The art, drawn by current Comic Laureate Dave, consists of two large format prints in two perspex box frames, both signed and dated on reverse, the overall size measures 41 x 94 inches and was created in response to the work of pop artist Roy Lichtenstein who directly “appropriated” many of his images for his most famous works from comic artists like Irv Novick, Russ Heath, Jack Kirby, John Romita and Joe Kubert, who received no fee or credit.
“A couple of years ago, the Tate Modern art gallery on London’s South Bank put on a major exhibition of Roy Lichtenstein’s work,” says dave. “I was invited to appear on a BBC TV programme about the exhibition, where I took the opportunity to speak out, as I had done in the past, about my dislike, on both aesthetic and ethical grounds, of the ‘appropriation’ of comic strip images by ‘pop art’.
“The feeling amongst the comics community has always been pretty much unanimous,” he continues. “We feel patronised and we feel that several of our revered elders have been, frankly, robbed. To us, their creativity and skilled labour has been discounted by considering their work as being merely, in the jargon of the art world, ‘found’ and they have received no credit or recompense for what amounts to celebrated and expensive copies of their creations.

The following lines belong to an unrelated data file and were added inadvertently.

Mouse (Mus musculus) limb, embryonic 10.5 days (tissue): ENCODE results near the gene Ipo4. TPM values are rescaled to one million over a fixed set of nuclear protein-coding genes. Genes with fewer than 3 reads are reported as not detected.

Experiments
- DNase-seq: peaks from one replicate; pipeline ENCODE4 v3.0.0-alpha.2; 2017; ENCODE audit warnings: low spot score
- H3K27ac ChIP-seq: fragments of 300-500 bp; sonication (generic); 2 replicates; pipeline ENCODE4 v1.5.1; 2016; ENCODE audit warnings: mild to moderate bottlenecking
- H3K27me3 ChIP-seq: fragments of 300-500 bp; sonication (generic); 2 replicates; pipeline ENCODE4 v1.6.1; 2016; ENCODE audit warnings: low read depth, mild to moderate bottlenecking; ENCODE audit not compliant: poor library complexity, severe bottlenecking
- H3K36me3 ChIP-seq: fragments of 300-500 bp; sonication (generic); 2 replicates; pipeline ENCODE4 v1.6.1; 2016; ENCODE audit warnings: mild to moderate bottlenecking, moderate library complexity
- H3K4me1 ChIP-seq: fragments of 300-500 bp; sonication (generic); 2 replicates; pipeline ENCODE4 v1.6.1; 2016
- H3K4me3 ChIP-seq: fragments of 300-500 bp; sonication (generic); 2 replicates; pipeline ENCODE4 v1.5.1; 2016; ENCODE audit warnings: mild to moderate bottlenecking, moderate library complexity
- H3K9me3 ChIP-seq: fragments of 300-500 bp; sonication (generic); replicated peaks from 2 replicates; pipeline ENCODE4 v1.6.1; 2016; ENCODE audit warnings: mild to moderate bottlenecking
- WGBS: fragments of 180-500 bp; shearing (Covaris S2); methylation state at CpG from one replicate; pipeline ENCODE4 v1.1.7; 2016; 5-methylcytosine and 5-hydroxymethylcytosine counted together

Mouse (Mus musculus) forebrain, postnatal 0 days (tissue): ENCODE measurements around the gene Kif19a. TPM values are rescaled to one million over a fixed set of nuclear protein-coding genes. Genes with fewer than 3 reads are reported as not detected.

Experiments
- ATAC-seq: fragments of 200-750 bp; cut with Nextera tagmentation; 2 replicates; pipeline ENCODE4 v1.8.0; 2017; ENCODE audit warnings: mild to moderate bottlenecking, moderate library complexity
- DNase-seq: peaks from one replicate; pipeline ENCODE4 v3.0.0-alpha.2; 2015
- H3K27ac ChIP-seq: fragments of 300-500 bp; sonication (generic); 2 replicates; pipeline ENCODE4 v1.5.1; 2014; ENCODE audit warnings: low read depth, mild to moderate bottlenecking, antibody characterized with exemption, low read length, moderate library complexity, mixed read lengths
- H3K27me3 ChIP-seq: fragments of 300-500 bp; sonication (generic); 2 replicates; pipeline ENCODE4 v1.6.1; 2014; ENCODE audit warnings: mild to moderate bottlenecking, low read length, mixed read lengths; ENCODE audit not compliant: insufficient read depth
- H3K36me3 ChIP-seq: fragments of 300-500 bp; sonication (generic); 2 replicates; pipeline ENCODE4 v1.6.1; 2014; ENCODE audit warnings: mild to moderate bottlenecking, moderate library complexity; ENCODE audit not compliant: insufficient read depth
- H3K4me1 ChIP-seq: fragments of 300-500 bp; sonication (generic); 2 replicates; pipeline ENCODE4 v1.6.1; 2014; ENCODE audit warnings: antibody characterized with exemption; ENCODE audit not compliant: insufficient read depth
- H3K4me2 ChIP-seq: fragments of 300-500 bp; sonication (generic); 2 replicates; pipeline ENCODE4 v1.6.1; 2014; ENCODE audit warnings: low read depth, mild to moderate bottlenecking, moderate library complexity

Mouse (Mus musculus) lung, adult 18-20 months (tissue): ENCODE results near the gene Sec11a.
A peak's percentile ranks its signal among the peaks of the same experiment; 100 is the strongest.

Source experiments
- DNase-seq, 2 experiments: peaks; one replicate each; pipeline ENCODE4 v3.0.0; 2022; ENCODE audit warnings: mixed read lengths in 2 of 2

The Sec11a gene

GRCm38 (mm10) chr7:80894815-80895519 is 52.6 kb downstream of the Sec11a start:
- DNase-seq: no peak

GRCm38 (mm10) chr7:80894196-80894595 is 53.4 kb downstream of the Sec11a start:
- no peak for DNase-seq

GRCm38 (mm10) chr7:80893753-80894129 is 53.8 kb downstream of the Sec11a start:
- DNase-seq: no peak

However, it was Rian Hughes, another vociferous critic of the art establishment’s attitude who, prompted by the TV show, came up with the brilliant idea of our comic community using its own medium to make public our disapproval. Under the title IMAGE DUPLICATOR, the response from creators was very heartening and we staged an exhibition of several dozen images in the gallery space at Orbital Comics in London.
“For my part, I created a digital image, appropriated from a comic book panel originally created by Irv Novick, that I entitled “WHAAT?. This was printed and sold as a tabloid size poster. I also produced a unique, large size print of the image, split into two parts, mounted in clear acrylic and measuring some 41 x 94 (104 x 238 cm). This gallery-scale print is now being offered for sale in a public auction. I have signed both parts and will provide documentary evidence of its authenticity.”
All profits from the sale will be donated to the Hero Initiative, as were the proceeds from the earlier exhibition and like Dave, we’d echo his sentiments that your support for the Hero Initiative would be greatly appreciated.”
In late 2000, a consortium of comic publishers came up with the idea to create a financial safety net for comic creators, much in the same fashion that exists in almost any other trade from plumbing to pottery. By March of 2001, the US federal government approved The Hero Initiative as a publicly supported not-for-profit corporation. Since its inception, The Hero Initiative (Formerly known as A.C.T.O.R., A Commitment To Our Roots) has had the good fortune to grant over $500,000 to over 50 comic book veterans who have paved the way for those in the industry today.
• Bid here for a good cause on Ewbank’s auction site
• Hero Initiative: official Site – www.heroinitiative.org
Categories: Art and Illustration, Auctions, Comic Art, downthetubes Comics News